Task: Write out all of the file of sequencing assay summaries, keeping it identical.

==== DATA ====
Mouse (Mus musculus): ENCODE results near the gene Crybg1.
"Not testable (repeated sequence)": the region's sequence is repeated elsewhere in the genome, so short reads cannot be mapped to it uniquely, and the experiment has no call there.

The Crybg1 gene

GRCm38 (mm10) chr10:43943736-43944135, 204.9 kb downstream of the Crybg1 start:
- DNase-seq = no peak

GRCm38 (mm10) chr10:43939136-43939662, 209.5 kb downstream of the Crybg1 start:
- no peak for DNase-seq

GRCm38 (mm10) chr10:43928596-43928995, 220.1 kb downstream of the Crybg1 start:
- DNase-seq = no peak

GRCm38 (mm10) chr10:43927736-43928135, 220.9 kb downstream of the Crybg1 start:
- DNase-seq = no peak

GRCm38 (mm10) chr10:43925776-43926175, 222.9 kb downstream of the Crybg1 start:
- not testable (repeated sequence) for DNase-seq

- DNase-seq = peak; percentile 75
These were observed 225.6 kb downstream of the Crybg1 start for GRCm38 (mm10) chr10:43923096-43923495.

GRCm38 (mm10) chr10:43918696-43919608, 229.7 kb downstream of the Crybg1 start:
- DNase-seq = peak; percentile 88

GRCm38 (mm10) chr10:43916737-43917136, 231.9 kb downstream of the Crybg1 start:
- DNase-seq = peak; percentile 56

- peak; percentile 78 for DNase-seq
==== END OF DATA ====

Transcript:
Mouse (Mus musculus): ENCODE results near the gene Crybg1.
"Not testable (repeated sequence)": the region's sequence is repeated elsewhere in the genome, so short reads cannot be mapped to it uniquely, and the experiment has no call there.

The Crybg1 gene

GRCm38 (mm10) chr10:43943736-43944135, 204.9 kb downstream of the Crybg1 start:
- DNase-seq = no peak

GRCm38 (mm10) chr10:43939136-43939662, 209.5 kb downstream of the Crybg1 start:
- no peak for DNase-seq

GRCm38 (mm10) chr10:43928596-43928995, 220.1 kb downstream of the Crybg1 start:
- DNase-seq = no peak

GRCm38 (mm10) chr10:43927736-43928135, 220.9 kb downstream of the Crybg1 start:
- DNase-seq = no peak

GRCm38 (mm10) chr10:43925776-43926175, 222.9 kb downstream of the Crybg1 start:
- not testable (repeated sequence) for DNase-seq

- DNase-seq = peak; percentile 75
These were observed 225.6 kb downstream of the Crybg1 start for GRCm38 (mm10) chr10:43923096-43923495.

GRCm38 (mm10) chr10:43918696-43919608, 229.7 kb downstream of the Crybg1 start:
- DNase-seq = peak; percentile 88

GRCm38 (mm10) chr10:43916737-43917136, 231.9 kb downstream of the Crybg1 start:
- DNase-seq = peak; percentile 56

- peak; percentile 78 for DNase-seq